“I wanted my daughter to have a chest of beautiful keepsake clothing just like my mother had for me. The dresses I made began to pile up—way too many clothes for her to wear! So my business began as a natural progression of my love for all things theatrical married to my love for vintage children’s clothing. My daughter, and now my son, are still the inspiration for everything I do.”

Beane & Co Charlie from Gatsby Collection

Beane & Company Charlie

Custom is key in the wedding industry. “A bride can send us a swatch of the colors she’s using in her wedding and we can match it to make something that fits perfectly,” says Jenna. “The best part is there are no add-ons or upcharge for color or design changes. The price listed is the price you pay, regardless of the changes made.”

Beane & Co Ella from Something Blue Collection

Beane & Company Ella

What does Jenna love most about her work? “The thing I love most about what I do is the creative process,” she says. “There’s nothing like seeing a piece of fabric or a sketch on paper and making it come to life. I’m always amazed at what and where I find things that spark an idea. If you can imagine it, or you want us to imagine it—we can make it!” 

I like her passion. It’s what dresses and dreams are made of. 

Some of Beane & Company’s enchanting designs are featured in this post with photography by Katie Duda of Claire Alyse Photography. See more at Beane & Company, on Facebook, on Twitter @beaneandcompany, or contact Jenna (at) BeaneandCo (dot) com.

Beane & Co Lizzy from Something Beane

Beane & Company Lizzy

You have captured my heart,
my treasure, my bride.
You hold it hostage with one glance of your eyes,
with a single jewel of your necklace. Song of Solomon 4:9 NLT

Marry Me by Train.

Happy Valentine’s Day!
So what’s your imaginary wedding dress look like?

Disclosure: I’m not being compensated to promote Beane & Company or Claire Alyse Photography in this post. 

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A Time to Speak

In a small town in another state, a 19-year-old woman finds out she’s pregnant. She lives with her widowed mother and has little money. Her baby’s father has abandoned her. The shame of her community presses down on her.

The year is 1970. Unwed motherhood isn’t worn as a status symbol by celebrities. Single parenting isn’t the norm. There are no support groups or pregnancy centers. No 3-D ultrasounds. Abortion is illegal.

If her pregnancy had happened three years later in 1973 when Roe v. Wade legalized abortion in the United States, I wonder if that young woman would have chosen to abort her baby. If so, you wouldn’t be reading this.

That woman was my mother and I was the baby she carried.

Had abortion been legal in 1970, my mother would have been a prime candidate. Poor, unmarried, young, alone, afraid. Strong voices might have coached her choice. She wasn’t ready to parent. She couldn’t support a child. Why not just take care of this matter now?

Fast forward 25 years. My mother was in the fight of her life against cancer. Had euthanasia been legal in America, she would have been a prime candidate for physician-assisted suicide. There was no treatment for her disease. Strong voices might have coached her choice. Why burden her family and the system? Why prolong the inevitable?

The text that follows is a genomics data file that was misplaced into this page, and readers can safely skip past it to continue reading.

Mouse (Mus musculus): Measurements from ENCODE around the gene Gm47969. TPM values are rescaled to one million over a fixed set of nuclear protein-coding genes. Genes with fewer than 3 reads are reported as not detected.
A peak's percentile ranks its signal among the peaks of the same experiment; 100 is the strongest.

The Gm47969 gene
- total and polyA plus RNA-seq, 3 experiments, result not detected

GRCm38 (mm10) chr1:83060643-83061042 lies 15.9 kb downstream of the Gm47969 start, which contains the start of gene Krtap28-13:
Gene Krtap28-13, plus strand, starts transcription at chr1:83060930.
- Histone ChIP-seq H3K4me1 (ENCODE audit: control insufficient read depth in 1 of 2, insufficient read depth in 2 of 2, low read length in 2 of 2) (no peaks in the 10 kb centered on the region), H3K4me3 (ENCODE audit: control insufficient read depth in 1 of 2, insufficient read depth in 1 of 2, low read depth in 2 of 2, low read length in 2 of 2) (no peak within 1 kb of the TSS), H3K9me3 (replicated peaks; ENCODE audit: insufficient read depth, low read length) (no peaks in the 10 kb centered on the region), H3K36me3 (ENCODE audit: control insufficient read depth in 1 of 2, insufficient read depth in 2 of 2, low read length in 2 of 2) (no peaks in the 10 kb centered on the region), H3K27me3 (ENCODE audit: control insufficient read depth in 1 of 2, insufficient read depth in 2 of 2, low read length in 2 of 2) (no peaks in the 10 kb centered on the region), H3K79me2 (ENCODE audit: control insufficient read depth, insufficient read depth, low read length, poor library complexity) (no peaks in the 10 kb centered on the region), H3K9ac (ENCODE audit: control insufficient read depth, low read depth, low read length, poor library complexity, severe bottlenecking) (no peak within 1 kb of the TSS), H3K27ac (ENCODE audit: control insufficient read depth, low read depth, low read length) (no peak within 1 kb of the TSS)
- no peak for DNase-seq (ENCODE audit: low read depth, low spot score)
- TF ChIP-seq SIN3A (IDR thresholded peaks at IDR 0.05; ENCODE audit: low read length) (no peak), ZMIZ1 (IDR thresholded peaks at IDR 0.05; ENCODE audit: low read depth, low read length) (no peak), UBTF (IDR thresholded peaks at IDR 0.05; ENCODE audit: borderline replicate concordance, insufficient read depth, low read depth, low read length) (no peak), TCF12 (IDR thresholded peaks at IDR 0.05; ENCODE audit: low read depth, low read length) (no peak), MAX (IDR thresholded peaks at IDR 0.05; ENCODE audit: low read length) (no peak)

My mother was my best friend, compassionate and kind. She died before I, as an adult, could ask her what it was like for her when I was born or what it was like for her to knowingly approach death at age 45.

She died before she could tell her story. I don’t want to do the same.

If Guttmacher’s statistics are anywhere near accurate, someone reading this is a mother or father whose child was aborted. I have no interest in condemning you. You made a legal choice in a heartbreaking, maybe even desperate situation. You may have felt coerced or kept in the dark about what was truly happening. You may harbor regret, sadness, anger, grief, or you may be numb to the experience. There is healing and forgiveness in Christ for you just as there is for me.

Look around. A lot of people are missing who are supposed to be here. It’s estimated more than 54,000,000 Americans have been legally killed by abortion since Roe v. Wade. We cannot comprehend all that was lost with those lives.

My heart aches for what my mother went through and what others face. But killing people is not a life-affirming answer. Not for the child, the parents, the disabled, the elderly, the terminal patient, our families, or our society.

What if we as a nation find ways to care for parents in crisis pregnancies and protect their babies’ lives? Can we resist the deception that euthanasia and abortion give us control without consequences? Will we hold fast to God’s timing in life and death? What does it say about the value of our own lives if we don’t?

I never asked my mother if she was glad she had me; I didn’t have to. Her love, courage, and sacrifices for me told me she was. My husband and son are also glad, and if my dog could speak, she’d tell you the same. And me? Am I glad abortion was illegal when my mother was pregnant with me?

Yes. Unapologetically, yes. I am thankful for life. Are you?

Speak up for those who cannot speak for themselves;
ensure justice for those being crushed.
Yes, speak up for the poor and helpless,
and see that they get justice. Proverbs 31:8-9 NLT

This is Your Life by Switchfoot.

Who are you missing? What’s your story?
Who will you tell?

Today is the 40th anniversary of Roe v. Wade, the Supreme Court case that legalized abortion in the United States. Later this week, I’ll participate for the first time in the March for Life in Washington, D.C. I’d appreciate your prayers.